Our Time Tunnel explores the remarkable story of how our consumer society has evolved since Victorian times. It’s a journey of discovery that puts our favourite brands into their historical context, along with royal coronations, two world wars, man landing on the moon and right up to the digital age. Laid out chronologically, the Time Tunnel reflects how daily life has been transformed by the invention of the railway, the motor car, and the aeroplane. Also, how the entertainment has been enlivened by the arrival of cinema, radio and television.
Memories arise from toys and games that, since the 1950s, have reflected the most popular television programmes. Magazine covers illustrate the change in style and fashion, while colourful posters showcase the product aspirations of each period. Amongst these memories, the Time Tunnel tells wider stories, such as the advance in technology, or the passing of the domestic servant. Along with the emancipation of women, the takeover of the self-service, the benefits of refrigeration and the growth of plastics.
Whether or not you are a lover of nostalgia, package design, or the history of our throwaway society, our Time Tunnel offers the ultimate treasure of childhood memories – toys and sweets, crisps and cereals. It’s also a revelation into the lifestyle of our grandparents’ generation, where it’s worth remembering that the items on display were once the cutting edge of their time.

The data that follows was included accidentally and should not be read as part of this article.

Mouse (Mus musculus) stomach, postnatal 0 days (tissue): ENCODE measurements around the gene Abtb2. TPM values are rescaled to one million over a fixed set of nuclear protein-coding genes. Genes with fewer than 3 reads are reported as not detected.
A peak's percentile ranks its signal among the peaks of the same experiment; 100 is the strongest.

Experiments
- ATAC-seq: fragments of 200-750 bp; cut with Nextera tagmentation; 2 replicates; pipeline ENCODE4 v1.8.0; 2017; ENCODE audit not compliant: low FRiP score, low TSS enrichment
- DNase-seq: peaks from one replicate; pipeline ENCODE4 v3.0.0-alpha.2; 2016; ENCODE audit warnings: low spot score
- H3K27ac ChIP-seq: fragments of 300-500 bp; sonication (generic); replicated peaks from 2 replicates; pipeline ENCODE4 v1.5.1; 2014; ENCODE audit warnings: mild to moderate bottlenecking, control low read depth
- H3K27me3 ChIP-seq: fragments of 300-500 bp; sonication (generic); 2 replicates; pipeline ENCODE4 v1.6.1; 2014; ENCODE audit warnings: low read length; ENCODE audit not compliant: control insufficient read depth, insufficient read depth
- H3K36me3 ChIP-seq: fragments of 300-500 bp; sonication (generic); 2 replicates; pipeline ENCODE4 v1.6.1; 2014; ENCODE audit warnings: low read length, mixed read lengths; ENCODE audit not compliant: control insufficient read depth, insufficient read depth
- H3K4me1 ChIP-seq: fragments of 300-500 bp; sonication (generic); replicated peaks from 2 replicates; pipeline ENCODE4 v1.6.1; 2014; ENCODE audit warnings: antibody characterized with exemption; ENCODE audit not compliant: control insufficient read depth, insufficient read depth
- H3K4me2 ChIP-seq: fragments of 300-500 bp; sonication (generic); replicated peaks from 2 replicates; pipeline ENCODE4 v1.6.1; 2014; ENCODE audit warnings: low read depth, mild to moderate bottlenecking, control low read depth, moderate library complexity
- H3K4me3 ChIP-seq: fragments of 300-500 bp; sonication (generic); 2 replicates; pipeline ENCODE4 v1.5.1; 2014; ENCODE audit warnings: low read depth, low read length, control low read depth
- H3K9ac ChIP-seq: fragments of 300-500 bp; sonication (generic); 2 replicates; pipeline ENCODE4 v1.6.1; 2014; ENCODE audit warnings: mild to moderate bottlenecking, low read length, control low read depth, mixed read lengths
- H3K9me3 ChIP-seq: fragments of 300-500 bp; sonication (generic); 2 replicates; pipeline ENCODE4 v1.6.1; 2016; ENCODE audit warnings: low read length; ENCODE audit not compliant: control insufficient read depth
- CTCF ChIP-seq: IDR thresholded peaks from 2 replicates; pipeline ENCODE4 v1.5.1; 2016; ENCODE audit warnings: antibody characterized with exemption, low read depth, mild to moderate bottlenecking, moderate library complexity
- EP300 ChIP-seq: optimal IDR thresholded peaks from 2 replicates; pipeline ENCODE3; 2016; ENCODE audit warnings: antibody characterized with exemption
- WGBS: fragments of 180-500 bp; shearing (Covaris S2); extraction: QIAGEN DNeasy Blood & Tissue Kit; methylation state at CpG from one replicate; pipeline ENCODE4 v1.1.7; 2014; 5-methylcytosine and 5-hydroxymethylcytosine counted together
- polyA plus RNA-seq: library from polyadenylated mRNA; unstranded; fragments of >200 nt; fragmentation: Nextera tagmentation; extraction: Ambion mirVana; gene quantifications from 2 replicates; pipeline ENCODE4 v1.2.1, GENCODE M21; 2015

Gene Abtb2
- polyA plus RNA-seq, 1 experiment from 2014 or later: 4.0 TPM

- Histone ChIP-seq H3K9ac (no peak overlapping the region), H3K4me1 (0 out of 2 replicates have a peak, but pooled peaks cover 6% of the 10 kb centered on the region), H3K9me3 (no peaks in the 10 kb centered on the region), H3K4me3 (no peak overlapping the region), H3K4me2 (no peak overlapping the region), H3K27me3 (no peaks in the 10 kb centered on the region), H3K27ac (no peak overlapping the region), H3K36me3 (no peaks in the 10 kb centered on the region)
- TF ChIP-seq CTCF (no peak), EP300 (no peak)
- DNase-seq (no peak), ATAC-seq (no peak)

Fifty years ago, Robert Opie saw the need to unravel the story of how consumer products had evolved since Victorian times. By 1975 Robert had enough material to hold his own exhibition, The Pack Age, at the Victoria & Albert Museum. After a sixteen year career in market research, he opened the first museum in Gloucester in 1984.
Although the focus of Robert’s research has been the history of supermarket brands. His other interests extend to other aspects of our consumer story: toys and games, travel and transport, leisure and entertainment. Along with magazines and newspapers, technology and fashion, as well as the evidence of historic events, major exhibitions and royal occasions. All this gives a wider context to the everyday history of marketing trends.
You can take your pick as to whether Robert Opie is a consumer historian or a supermarket archaeologist. However, after writing twenty books and appearing on endless television and radio shows, he has become an authority on his subject.
Perhaps less well known is his passion for the history of ancillary subjects, from transport to toys and communication.